“I most often see the finished work in my head before I start, and that’s what I get,” he says. “Sometimes what shows up after I start cutting tells me that I must rethink my original idea. New ideas lead to new modifications of equipment and these differences in turn lead to even more varied ideas. The whole of my work has been an evolution from the very first piece.”

That first work began with an idea and the challenges it presented. Since then, each of Fein’s works has been a stepping off place for the next – new forms, new combinations of material, new patterns and the challenges they have entailed.

“With each variation I am trying to push at the boundaries of mystery, excitement, sense of discovery, and attraction,” Fein says. “The mystery concerns how the works are created. The excitement lies in the interplay of wood, pattern and form. The sense of discovery is in the details. Attraction is the combination of the three and hopefully a little magic - all of it held together for the viewer, I hope, by the passion and love I feel for every step of the process.”

  As Fein’s work has evolved, he has worked to make the machinery that he utilizes act increasingly “more like a paint brush and less like a machine.”

  “All pieces start with determining the shape and then ‘opening up’ the wood, creating my canvas,” Harvey Fein says. “The texture, pattern and inclusions all are considered before I start cutting.”

As the woods employed by Fein must be bone-dry and tight-grained, he tends to work with kiln-dried tropical hardwoods: “I choose a wood with surface features that I think will complement the design and then rough out the shape I need — usually a large, shallow platter about one-inch thick. Sometimes I draw parts of the design on the surface of the wood to determine placement, especially if there are prominent surface features that present design or structural challenges.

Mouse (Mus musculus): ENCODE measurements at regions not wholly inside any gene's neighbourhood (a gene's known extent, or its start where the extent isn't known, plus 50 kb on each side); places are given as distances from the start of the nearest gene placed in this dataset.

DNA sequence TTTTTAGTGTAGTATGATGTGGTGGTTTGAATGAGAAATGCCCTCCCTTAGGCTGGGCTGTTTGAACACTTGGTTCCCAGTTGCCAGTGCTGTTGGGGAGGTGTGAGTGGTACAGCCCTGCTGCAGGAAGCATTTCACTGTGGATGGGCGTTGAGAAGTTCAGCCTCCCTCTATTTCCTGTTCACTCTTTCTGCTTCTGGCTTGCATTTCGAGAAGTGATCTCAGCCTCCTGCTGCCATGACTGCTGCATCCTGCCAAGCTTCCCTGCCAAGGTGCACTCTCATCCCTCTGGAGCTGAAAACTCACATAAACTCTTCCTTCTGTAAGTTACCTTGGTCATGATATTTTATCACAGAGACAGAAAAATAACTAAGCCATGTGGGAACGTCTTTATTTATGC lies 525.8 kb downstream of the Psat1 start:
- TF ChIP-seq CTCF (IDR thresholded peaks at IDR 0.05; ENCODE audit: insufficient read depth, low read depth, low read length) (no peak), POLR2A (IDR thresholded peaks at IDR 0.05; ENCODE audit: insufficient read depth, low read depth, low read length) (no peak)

As the initial process reveals the particular features of the wood I’ve chosen, I frequently modify my design or even change it altogether.”


  Wood is the ideal material for Fein. As he explains, “Its warmth, the feel, the smell, the dust, the chips, the oil, the wax, sanding, shaping — everything about wood appeals to me.”

  “A highly figured piece of wood needs to be treated differently from a piece with subdued grain,” Fein says. “In general, the latter can support a more detailed form and more surface detail than the former. But how much more and of what kind?  I treat every piece of wood that I use is an individual case. Heartwood and burls can be counted on to have interesting pattern and coloration, while at the same time they have more inconsistencies and, for better or worse, surprises. Part of the fun and challenge is to find what's inside and then overlay the design to complement and enhance what goes on in the wood, and to incorporate the surprises into the design.”

  “I need to know how things work,” Fein says of his inspiration. “While in college, I earned spending money as a mechanist and used to imagine that when I retired I'd work in a machine shop again for fun.

But a much better future announced itself to me when, in 1997, a friend gave me a wooden bowl he had made, and then showed me how he had made it. Holding the gouge in my hand for the first time, I knew that this was for me. I bought my first lathe that very afternoon.”